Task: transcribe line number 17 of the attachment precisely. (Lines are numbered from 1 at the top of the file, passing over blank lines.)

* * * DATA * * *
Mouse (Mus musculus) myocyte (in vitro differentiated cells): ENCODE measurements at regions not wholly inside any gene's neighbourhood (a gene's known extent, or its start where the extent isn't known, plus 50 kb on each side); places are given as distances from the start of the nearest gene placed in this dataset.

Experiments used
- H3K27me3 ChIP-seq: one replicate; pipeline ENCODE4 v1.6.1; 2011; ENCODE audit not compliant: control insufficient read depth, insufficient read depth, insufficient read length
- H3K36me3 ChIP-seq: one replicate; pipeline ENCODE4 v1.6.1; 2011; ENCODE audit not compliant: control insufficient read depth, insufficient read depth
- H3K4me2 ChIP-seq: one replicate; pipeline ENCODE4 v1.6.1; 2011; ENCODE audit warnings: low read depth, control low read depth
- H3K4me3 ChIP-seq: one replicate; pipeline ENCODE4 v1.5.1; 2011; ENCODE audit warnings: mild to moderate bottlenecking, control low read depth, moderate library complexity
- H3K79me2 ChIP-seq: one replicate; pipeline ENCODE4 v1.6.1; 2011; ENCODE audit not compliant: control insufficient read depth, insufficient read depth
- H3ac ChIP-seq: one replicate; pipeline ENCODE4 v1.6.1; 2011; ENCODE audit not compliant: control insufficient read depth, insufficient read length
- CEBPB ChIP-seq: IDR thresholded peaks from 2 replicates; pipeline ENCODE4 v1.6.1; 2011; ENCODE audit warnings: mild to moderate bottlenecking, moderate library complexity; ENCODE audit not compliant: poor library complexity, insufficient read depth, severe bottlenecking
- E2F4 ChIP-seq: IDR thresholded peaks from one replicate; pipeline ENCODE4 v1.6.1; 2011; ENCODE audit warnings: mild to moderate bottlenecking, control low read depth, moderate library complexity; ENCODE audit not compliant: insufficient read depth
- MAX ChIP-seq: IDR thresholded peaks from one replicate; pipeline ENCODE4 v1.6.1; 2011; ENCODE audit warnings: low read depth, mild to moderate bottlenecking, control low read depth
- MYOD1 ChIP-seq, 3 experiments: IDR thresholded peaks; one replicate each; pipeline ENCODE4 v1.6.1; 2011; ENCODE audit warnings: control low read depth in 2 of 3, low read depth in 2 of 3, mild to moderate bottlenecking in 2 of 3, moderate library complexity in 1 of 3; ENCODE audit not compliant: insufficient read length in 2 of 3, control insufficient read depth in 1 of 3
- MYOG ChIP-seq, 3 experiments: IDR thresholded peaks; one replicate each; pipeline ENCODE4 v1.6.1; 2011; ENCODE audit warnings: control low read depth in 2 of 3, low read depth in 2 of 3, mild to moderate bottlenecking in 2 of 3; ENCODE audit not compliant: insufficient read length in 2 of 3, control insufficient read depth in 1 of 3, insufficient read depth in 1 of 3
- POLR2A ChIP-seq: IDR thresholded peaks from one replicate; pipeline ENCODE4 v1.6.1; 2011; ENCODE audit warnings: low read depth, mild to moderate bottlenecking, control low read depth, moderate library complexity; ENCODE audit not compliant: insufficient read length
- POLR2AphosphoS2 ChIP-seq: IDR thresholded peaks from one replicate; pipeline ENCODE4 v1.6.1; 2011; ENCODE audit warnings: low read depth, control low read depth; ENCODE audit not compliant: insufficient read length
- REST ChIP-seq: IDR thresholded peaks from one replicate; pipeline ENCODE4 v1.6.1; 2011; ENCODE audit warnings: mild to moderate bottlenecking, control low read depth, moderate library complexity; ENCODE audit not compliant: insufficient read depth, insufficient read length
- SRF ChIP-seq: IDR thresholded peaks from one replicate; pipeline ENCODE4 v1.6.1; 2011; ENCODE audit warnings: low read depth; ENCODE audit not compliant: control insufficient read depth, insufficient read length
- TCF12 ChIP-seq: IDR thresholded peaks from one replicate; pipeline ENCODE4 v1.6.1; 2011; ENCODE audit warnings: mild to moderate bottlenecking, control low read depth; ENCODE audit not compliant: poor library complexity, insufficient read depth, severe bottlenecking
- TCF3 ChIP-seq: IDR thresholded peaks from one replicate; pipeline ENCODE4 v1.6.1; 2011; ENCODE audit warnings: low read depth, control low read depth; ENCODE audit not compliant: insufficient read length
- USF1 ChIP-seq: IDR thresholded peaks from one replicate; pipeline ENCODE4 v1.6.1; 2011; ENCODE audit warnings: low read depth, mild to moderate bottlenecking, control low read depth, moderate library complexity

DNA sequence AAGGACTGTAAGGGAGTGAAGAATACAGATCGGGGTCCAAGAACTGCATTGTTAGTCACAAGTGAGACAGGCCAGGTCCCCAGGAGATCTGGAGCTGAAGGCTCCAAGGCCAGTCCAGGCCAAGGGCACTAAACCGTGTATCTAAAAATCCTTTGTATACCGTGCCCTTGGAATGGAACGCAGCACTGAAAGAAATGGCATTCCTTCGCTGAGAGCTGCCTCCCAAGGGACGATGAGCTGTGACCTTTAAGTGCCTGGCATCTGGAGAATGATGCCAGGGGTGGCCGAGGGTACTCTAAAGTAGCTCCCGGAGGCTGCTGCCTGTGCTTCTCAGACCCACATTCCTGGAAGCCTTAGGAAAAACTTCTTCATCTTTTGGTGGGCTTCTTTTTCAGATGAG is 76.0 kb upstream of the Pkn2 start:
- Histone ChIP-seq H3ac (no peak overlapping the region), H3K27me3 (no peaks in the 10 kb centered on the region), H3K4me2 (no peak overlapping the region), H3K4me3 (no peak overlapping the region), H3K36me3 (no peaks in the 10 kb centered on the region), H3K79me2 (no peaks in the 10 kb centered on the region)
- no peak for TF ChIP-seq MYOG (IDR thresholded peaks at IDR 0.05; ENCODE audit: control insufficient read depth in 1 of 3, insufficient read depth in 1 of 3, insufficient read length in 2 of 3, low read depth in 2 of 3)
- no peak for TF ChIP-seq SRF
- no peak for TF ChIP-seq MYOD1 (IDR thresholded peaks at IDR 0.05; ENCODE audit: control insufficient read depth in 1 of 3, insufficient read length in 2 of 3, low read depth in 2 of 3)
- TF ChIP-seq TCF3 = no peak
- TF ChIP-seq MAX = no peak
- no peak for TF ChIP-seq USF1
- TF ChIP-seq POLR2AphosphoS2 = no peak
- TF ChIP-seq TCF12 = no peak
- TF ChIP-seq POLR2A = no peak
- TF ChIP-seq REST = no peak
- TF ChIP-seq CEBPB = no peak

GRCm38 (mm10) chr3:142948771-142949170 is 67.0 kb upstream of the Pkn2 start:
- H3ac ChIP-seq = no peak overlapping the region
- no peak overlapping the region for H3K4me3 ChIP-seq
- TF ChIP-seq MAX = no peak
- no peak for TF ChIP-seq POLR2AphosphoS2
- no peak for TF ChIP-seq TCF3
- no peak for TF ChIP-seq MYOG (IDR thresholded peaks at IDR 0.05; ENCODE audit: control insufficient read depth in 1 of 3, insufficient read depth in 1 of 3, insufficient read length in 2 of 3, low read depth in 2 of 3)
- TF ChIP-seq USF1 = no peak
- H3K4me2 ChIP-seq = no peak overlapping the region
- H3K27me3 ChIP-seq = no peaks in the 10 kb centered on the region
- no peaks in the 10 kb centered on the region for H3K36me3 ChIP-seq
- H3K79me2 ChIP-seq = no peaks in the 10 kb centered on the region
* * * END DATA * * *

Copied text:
- SRF ChIP-seq: IDR thresholded peaks from one replicate; pipeline ENCODE4 v1.6.1; 2011; ENCODE audit warnings: low read depth; ENCODE audit not compliant: control insufficient read depth, insufficient read length